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Category:    Home > Reviews > Horror > Comedy > The Frighteners - Director's Cut (Universal DVD

The Frighteners - Director’s Cut


Picture: B+     Sound: B+     Extras: A     Film: A-



My first encounter with The Frighteners was in 1996 upon its initial release.  The preview was cool enough, and my brother wanted to see it because it looked a little spooky.  What ultimately convinced me to see it was a shot of Michael J. Fox, starring in what, to me, was his first movie since Back to the Future Part III (of course that wasn’t the case; he was involved with 13 other films between BTTF3 and The Frighteners), screaming something.  To me, it sounded like he was screaming, “Doc!” and that was enough to get me into the theater.


The movie was fun and quirky, and my dad could have spent the admission for The Frighteners on worse.  As the years went on, my brother began exploring Peter Jackson’s films more, his early works primarily for their horror, and I went about my business, The Frighteners occupying a little space in my head and heart reserved for interesting, under-appreciated movies.  When my two brothers and me watched the DVD for the new director’s cut of the film, the brother I saw it in the theater with quipped, “This is about as many people that saw it in the theater.”


The 10 years between now and the first time I saw the film didn’t numb my enjoyment of it.  But watching it today, there’s a feeling that there’s a 1000-pound gorilla in the room with you, namely Peter Jackson. (OK, more like a 500-pound gorilla now.)


Ever since the runaway success of The Lord of the Rings movies, Peter Jackson has had carte blanche to do whatever.  And he’s certainly relished that freedom, what with making his overlong King Kong.  But that freedom has also bred smugness.  “I’m Peter Jackson, and welcome to my DVD of…” It doesn’t really matter what it is.  “I’m Peter Jackson, and welcome to my DVD of Lord of the Rings outtakes.”  “Hello, I’m Peter Jackson, and welcome to the DVD of the director’s cut of my film, The Frighteners.”  “Hello, I’m Peter Jackson, and welcome to the DVD of me polishing my Oscars.”  “I’m Peter Jackson, and this is the director’s cut of the film I made this morning of me counting my money.”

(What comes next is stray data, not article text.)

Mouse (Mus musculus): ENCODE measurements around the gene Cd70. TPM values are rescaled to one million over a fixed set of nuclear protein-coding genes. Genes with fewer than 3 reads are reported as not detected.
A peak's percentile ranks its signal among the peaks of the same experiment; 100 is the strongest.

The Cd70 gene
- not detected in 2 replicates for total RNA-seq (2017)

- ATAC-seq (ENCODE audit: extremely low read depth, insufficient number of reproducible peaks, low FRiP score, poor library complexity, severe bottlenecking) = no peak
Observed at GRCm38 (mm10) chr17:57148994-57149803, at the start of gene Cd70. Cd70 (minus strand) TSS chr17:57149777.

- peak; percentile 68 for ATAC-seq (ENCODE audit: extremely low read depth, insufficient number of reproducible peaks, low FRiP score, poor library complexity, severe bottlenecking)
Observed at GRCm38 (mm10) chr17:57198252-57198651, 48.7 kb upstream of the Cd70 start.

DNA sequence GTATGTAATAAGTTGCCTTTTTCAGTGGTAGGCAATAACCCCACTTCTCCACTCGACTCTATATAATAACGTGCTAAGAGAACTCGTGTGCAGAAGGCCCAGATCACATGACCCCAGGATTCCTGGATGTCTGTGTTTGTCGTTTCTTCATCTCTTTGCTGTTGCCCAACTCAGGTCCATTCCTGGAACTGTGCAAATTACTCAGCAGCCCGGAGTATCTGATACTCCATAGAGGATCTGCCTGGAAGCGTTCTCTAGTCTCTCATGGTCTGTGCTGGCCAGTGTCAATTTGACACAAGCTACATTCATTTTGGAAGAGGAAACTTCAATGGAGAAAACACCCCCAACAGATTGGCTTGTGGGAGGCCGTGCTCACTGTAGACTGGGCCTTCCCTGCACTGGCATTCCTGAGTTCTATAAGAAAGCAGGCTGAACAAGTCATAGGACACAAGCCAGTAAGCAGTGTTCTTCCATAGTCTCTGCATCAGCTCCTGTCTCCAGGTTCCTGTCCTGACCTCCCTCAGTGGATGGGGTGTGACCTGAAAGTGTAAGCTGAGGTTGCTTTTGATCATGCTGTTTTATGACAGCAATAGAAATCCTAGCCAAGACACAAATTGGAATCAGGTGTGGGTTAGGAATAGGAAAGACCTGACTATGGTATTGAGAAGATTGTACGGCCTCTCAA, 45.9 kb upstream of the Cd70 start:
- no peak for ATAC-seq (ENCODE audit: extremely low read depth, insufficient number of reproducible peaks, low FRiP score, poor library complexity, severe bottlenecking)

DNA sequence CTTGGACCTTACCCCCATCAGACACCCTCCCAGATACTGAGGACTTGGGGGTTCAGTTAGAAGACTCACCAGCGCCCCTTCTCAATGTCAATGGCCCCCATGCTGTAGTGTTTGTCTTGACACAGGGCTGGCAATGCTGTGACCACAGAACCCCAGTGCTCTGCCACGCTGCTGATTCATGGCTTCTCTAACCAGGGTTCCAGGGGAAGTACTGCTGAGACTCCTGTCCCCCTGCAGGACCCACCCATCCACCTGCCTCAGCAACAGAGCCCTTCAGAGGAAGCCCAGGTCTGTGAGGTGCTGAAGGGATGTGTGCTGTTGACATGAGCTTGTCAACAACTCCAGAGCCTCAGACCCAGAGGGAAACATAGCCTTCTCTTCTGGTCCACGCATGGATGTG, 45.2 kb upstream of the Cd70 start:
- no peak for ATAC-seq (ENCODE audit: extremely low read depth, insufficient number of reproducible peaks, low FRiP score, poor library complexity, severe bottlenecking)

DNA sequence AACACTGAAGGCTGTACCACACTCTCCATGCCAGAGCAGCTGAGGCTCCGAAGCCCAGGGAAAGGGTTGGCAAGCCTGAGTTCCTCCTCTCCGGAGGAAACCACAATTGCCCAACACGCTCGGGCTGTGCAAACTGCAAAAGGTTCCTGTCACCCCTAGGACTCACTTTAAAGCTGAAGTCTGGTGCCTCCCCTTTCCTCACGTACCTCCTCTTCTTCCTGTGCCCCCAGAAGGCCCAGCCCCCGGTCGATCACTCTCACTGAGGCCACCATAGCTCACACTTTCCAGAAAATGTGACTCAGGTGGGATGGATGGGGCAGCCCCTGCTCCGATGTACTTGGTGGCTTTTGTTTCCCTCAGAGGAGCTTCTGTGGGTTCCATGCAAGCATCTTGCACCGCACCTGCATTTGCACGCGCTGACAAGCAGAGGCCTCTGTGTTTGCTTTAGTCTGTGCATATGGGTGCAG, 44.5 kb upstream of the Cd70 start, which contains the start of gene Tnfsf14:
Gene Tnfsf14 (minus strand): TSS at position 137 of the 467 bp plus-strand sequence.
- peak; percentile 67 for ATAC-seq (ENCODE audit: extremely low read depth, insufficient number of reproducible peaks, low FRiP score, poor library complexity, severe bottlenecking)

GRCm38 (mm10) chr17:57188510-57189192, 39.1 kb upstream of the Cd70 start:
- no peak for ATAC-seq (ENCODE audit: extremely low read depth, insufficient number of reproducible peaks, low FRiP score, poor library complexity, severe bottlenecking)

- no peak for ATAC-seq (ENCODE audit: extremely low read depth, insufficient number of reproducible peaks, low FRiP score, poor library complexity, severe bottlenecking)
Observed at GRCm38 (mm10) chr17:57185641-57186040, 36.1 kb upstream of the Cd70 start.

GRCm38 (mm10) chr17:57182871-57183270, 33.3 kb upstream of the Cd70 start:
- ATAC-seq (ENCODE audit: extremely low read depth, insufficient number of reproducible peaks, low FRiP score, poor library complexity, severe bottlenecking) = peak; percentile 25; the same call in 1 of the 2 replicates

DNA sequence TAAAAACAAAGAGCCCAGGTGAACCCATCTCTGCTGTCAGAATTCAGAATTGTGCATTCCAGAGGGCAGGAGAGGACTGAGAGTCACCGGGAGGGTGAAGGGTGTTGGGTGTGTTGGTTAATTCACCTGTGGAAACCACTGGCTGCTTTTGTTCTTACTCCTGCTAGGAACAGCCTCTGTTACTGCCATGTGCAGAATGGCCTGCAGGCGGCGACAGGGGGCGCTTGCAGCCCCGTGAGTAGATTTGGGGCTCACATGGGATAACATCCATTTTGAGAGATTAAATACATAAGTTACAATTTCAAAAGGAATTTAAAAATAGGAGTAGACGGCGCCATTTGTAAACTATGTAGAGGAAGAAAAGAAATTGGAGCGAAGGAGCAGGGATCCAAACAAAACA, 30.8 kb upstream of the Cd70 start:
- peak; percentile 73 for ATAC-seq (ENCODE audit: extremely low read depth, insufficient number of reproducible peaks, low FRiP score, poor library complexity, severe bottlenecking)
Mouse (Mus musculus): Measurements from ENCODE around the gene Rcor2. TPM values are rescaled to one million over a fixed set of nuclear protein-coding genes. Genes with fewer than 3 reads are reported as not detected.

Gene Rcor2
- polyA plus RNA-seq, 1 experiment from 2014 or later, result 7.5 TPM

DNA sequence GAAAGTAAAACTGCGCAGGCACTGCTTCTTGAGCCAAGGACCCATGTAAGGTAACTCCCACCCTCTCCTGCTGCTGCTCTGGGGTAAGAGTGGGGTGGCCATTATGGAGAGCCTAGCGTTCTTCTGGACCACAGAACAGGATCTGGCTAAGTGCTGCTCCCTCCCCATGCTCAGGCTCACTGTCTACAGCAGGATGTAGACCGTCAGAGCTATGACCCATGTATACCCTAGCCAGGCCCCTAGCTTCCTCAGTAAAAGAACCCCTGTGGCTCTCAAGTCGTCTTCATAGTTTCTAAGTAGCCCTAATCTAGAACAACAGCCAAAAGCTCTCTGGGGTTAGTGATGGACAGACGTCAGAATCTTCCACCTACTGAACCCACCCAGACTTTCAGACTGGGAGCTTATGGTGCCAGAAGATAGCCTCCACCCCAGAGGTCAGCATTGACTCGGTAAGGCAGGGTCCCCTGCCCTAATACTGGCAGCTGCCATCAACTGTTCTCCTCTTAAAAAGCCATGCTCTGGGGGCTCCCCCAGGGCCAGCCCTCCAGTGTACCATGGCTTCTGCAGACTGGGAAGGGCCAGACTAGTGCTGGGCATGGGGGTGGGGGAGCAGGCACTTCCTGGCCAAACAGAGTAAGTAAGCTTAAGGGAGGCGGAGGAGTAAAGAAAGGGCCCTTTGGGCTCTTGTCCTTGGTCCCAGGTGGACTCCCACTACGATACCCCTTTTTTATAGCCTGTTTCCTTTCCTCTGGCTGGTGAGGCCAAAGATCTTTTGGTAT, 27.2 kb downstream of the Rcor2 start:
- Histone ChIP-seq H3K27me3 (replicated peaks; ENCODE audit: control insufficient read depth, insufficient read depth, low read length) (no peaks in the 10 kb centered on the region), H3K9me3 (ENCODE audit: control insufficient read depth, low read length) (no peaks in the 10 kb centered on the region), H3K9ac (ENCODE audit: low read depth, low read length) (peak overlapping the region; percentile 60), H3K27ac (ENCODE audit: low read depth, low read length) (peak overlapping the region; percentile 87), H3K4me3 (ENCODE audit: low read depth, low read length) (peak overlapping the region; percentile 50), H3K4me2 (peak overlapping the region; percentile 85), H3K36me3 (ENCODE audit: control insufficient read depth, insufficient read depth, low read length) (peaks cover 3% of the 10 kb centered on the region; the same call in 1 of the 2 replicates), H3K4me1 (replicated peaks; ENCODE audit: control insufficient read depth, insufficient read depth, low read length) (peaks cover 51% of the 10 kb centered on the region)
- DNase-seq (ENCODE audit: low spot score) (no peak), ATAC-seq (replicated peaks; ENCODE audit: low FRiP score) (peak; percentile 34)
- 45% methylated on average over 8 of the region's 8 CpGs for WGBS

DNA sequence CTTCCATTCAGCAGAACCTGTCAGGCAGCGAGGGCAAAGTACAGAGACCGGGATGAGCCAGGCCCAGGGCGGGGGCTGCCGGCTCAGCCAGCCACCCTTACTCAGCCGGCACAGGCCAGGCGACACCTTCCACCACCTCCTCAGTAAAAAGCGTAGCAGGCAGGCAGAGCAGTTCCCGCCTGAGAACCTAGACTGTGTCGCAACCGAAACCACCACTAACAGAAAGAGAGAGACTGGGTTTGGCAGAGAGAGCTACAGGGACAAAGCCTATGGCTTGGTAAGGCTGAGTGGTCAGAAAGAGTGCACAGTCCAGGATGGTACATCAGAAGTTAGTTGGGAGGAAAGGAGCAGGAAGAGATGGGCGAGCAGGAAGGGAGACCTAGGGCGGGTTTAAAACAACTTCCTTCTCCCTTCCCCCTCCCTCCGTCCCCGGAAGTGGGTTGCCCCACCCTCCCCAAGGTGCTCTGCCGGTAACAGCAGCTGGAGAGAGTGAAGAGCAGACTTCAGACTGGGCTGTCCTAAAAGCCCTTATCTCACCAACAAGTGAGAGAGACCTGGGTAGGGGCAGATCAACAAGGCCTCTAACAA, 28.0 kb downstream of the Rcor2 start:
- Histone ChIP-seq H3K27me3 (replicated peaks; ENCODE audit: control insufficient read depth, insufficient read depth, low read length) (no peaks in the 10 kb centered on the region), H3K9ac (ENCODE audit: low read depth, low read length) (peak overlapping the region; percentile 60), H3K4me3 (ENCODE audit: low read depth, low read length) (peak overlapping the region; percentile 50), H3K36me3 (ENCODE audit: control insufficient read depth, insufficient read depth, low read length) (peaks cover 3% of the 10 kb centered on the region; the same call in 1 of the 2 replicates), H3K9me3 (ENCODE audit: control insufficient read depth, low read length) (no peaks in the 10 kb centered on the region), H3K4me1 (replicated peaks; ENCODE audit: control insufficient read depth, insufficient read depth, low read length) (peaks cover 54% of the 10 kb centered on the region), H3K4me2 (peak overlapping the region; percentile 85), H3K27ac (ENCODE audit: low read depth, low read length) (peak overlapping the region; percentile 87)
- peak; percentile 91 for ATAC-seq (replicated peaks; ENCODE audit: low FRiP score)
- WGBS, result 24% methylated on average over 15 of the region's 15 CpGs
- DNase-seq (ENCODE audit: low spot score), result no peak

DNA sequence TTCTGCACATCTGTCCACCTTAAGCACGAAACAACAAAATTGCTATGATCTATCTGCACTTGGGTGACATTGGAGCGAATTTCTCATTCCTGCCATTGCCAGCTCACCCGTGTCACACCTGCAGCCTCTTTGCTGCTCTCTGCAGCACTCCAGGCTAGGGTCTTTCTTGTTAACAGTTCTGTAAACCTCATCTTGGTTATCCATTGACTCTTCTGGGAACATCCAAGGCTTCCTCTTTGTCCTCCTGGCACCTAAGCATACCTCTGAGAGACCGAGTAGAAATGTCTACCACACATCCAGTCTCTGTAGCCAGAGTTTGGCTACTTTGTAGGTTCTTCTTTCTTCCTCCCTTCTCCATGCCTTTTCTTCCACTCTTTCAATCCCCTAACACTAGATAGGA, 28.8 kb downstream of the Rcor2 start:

Jackson’s Cult of Myself is on particular display all over the new DVD of The Frighteners.  While it’s true that this film is a turning point in his career — it was his first taste of Hollywood, it forced him to lay the groundwork of Weta, and it allowed him to explore making the Rings films — there’s no other way to look at the DVD besides grossly self-indulgent.


Side one of the disc contains the film, a genuinely inspired, funny, and sort-of groundbreaking film.  Frank Bannister (Fox) is an I-see-dead-people paranormal huckster, employing the ghosts of the nerdy sock-hop-ish Stuart (Jim Fyfe) and the wise-ass disco king Cyrus (Chi McBride) to scare local yokels into calling Bannister to “cleanse” their homes of the invading spirits — and their wallets of their cash.  But when locals start dying of a mysterious heart ailment, and Bannister becomes a suspect, he begins tracking a cloaked figure he believes is Death itself.  Turns out, though, it’s really the spirit of long-dead serial killer Johnny Bartlett (Jake Busey), returning to his old stomping grounds to kill more people with the aide of his one-time lover Patricia (Dee Wallace-Stone).


Jackson’s new cut of the film reinserts 14 minutes to the running time, none of which adds anything particularly insightful to the film.  They don’t take away from the film, but the added time does cause the film to drag.  Previously, it was a lean, mean, ghost-fighting machine.  Now, it’s a bloated, dragging grind, not to mention indulgent. And only heightening that feeling is the totally unnecessary intro to the DVD provided by Jackson.


“Hello, I’m Peter Jackson, and welcome to the director’s cut of The Frighteners.”  Wait, you mean this isn’t season three of Golden Girls?